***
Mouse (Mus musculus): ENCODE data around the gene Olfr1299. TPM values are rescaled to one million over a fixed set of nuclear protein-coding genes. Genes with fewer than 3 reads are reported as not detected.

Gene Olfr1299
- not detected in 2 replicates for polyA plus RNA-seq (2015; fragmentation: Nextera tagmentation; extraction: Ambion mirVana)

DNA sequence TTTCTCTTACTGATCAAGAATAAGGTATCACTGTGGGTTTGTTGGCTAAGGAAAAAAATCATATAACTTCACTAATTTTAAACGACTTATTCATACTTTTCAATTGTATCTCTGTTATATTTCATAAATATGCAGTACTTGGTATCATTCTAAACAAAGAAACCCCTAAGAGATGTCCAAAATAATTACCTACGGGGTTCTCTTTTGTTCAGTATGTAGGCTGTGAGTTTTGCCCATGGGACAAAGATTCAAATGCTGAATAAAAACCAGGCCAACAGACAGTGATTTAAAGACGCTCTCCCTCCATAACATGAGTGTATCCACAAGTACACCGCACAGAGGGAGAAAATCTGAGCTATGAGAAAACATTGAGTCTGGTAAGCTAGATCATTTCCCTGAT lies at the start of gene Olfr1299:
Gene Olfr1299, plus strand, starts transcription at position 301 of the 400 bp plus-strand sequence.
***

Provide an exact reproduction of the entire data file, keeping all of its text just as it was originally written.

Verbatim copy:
Mouse (Mus musculus): ENCODE data around the gene Olfr1299. TPM values are rescaled to one million over a fixed set of nuclear protein-coding genes. Genes with fewer than 3 reads are reported as not detected.

Gene Olfr1299
- not detected in 2 replicates for polyA plus RNA-seq (2015; fragmentation: Nextera tagmentation; extraction: Ambion mirVana)

DNA sequence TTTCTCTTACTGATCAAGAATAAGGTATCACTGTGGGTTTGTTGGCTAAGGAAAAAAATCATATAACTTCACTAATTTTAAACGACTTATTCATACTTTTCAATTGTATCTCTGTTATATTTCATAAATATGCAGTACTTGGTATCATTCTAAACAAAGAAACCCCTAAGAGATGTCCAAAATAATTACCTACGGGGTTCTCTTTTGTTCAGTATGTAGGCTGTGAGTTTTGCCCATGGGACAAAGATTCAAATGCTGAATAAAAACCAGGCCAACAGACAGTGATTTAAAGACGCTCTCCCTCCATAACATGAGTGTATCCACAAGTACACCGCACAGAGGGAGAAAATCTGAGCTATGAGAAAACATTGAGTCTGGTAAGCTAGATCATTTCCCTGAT lies at the start of gene Olfr1299:
Gene Olfr1299, plus strand, starts transcription at position 301 of the 400 bp plus-strand sequence.